When I moved to Orlando about seven years ago, one of the things that surprised me was the food options. The variety of transplants who call this place home gave rise to a vibrant food culture. There are all kinds of Vietnamese, Latin American, and of course, southern cooking to be found here. A lot of celebrity chefs have restaurants here. You will not eat poorly if you come here. It also pays to be a restaurant with a gimmick. There have been at least three anime and video game themed restaurants since I moved here. Maybe the strangest restaurant I’ve ever seen here was the Chinese/Latin American Buffett housed in what must be the remains of a chrome trimmed 50s diner. Two types of cuisine that probably should not be together. On the surface, hearing that Anatomy of Habit bill themselves as “post-punk doom” conjures a similar reaction to the idea of a Chinese/Latin American buffet. How on earth do these two genres work together on Black Openings? Post punk thrives on anxious energy. Doom metal meanwhile lumbers. These should be opposing energies.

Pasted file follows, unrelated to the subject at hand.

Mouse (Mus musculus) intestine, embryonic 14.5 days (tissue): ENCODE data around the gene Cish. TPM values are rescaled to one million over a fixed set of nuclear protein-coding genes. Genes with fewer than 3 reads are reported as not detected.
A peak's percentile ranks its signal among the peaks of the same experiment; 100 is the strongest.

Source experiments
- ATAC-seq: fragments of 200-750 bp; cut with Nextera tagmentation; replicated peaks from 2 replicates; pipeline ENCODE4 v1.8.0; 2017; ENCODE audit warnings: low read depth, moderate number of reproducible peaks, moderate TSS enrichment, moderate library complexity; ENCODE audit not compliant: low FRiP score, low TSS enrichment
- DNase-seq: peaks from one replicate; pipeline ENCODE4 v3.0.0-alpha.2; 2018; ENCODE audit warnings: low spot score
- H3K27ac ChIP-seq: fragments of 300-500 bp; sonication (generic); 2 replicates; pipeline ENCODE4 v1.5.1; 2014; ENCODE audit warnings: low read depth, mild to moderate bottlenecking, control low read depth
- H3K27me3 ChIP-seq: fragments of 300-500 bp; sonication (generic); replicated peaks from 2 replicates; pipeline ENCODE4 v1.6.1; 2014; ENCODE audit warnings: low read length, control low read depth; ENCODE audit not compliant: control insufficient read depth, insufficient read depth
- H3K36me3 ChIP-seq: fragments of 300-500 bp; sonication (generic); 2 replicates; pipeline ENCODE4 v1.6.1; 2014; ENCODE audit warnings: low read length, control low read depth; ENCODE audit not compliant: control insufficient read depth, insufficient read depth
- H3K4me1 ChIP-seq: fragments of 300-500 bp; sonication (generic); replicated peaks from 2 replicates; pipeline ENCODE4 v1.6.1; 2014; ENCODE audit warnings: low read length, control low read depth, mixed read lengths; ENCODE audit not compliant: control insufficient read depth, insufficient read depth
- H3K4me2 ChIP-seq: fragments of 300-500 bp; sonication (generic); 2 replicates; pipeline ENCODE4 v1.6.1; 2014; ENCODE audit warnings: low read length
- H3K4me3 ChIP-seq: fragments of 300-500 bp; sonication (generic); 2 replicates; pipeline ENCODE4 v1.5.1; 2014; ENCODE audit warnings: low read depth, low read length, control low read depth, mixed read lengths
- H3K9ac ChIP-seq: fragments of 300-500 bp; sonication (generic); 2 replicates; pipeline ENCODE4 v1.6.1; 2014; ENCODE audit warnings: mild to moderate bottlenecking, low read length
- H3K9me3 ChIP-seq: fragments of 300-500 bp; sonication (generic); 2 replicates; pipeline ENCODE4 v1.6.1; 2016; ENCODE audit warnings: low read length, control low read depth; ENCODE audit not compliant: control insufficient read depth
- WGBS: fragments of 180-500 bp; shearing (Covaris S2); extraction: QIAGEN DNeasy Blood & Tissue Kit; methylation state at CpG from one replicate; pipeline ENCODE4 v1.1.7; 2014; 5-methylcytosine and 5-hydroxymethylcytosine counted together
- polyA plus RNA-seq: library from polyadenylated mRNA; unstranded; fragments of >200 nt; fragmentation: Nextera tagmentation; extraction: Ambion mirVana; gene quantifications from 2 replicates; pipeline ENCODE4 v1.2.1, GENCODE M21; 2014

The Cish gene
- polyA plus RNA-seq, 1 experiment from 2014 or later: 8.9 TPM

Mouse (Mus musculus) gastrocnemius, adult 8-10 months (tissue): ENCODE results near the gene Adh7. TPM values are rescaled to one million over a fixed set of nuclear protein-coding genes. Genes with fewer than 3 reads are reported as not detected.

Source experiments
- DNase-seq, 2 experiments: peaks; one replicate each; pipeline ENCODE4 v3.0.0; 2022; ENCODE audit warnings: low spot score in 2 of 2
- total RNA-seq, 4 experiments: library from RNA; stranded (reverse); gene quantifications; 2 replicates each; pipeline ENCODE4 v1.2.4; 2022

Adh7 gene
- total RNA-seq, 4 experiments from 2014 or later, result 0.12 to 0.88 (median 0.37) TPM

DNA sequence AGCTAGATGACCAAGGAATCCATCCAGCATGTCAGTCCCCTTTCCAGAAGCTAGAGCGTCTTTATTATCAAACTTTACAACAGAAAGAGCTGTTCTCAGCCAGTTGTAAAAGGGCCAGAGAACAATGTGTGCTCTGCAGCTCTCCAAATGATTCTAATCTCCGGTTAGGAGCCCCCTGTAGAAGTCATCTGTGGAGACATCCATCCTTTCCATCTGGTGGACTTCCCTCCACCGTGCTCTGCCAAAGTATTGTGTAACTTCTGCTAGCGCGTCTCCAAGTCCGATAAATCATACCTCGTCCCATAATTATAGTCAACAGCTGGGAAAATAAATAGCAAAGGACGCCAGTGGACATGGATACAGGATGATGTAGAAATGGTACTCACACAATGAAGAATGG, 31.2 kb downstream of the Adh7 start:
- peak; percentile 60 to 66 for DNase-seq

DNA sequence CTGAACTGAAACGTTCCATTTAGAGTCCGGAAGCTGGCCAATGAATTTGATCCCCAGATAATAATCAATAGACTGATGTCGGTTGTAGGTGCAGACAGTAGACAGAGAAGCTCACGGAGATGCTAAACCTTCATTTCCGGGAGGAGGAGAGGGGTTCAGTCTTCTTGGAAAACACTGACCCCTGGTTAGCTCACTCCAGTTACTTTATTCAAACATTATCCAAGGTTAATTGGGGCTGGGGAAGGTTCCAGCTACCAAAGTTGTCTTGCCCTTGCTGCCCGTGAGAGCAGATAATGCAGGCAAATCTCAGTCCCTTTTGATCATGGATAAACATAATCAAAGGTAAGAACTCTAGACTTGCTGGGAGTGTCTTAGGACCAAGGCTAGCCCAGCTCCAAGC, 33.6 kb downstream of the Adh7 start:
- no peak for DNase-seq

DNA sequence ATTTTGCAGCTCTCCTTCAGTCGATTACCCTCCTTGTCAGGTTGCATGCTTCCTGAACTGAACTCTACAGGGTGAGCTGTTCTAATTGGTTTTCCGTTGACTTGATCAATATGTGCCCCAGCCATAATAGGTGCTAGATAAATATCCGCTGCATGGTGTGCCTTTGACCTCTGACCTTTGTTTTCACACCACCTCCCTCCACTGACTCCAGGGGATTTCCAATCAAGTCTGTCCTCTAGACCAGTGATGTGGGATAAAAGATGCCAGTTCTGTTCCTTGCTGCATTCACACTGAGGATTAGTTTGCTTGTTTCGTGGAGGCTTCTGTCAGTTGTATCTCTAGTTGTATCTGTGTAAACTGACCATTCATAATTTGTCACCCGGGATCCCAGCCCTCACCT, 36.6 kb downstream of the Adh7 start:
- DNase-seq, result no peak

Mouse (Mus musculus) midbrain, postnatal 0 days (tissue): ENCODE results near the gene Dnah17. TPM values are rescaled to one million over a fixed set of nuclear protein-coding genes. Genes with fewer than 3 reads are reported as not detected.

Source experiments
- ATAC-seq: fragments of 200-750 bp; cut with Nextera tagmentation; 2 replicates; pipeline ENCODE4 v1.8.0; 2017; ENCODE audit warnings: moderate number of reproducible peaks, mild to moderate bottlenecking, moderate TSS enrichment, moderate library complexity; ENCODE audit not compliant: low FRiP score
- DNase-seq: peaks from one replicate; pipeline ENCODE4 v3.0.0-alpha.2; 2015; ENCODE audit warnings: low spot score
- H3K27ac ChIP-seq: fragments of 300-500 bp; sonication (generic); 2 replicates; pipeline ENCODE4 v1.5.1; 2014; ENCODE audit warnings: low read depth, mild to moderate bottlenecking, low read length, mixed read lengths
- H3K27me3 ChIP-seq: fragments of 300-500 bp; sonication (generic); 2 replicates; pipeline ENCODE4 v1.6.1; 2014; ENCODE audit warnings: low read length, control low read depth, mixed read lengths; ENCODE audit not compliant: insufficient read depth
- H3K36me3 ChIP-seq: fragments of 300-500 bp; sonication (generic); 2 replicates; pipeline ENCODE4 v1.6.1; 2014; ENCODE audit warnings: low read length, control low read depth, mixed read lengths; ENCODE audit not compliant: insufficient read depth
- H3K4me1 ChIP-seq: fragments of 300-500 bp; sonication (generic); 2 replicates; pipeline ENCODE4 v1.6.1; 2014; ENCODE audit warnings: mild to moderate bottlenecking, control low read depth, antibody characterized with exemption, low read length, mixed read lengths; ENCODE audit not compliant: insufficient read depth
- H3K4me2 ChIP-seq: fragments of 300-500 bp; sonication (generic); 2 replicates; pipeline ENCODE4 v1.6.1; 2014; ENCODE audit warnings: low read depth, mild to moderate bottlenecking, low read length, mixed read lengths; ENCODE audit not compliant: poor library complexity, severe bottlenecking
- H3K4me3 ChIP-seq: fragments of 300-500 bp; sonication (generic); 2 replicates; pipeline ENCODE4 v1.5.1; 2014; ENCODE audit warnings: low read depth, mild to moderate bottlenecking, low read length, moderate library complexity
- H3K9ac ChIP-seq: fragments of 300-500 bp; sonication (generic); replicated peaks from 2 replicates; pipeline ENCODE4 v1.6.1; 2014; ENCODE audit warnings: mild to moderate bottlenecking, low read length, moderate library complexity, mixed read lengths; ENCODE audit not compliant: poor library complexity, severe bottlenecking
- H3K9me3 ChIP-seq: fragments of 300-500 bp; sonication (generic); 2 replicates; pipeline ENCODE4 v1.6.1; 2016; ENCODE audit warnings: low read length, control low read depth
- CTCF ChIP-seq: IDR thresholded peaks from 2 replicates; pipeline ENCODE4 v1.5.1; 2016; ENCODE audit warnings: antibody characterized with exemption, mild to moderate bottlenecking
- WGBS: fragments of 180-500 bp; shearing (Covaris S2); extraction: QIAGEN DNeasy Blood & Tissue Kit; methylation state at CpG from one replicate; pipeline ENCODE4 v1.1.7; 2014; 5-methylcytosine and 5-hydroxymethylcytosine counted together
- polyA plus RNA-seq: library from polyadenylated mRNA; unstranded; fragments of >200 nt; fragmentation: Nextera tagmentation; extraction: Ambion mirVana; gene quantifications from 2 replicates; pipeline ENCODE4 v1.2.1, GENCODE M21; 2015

However, Anatomy of Habit understand the similarities in both genres. They realized here are two genres that thrive on gloomy atmosphere, white noise, and tight rhythm sections. They also are excellent at expressing existential dread. Here, Anatomy of Habit use that knowledge to a create a thrilling album of moody atmospherics.
Sam Wagster’s dirge like bass notes open the album before Skyler Rowe’s shimmering cymbals join in and then break out into Stephen Morris like drumming. Meanwhile while Alex Latus’ guitar simmers around those beats, Mark Solotroff bellows in his best Ian Curtis impression “SLEEP DOES NOTHING”. In a post punk band, hearing an Ian Curtis impersonation could be a groan inducing affectation but hearing that hollow, drone of a delivery in a doom band? It’s downright harrowing. Anatomy of Habit know how to create atmosphere.
And Anatomy of Habit put atmosphere at the center of the three songs that comprise Black Openings. Alex Latus’ guitar moves from Cocteau Twins’ noise swirl to doom riffs seamlessly. Vibraphones and metal percussion haunt the background of each track. This is not atmosphere unmoored from anything though. While Latus’ guitar may drone and Solotroff’s voice howls lyrics of alienation, it’s Rowe’s drumming and Wagster’s bass that keep us from getting lost. They’re the flashlight in this haunted house of pain.
The merging of post punk and doom metal on Anatomy of Habit’s Black Openings is a perfect swirl of gloomy and dreadful noise. This is unquestionably not the sonic equivalent of a Chinese/Latin American buffet. Anatomy of Habit are a band taking creative chancesconfidently staking a claim in unique territory
— Dan M
Black Openings is available now on the band’s Bandcamp page. For more information on Anatomy of Habit, visit their official website.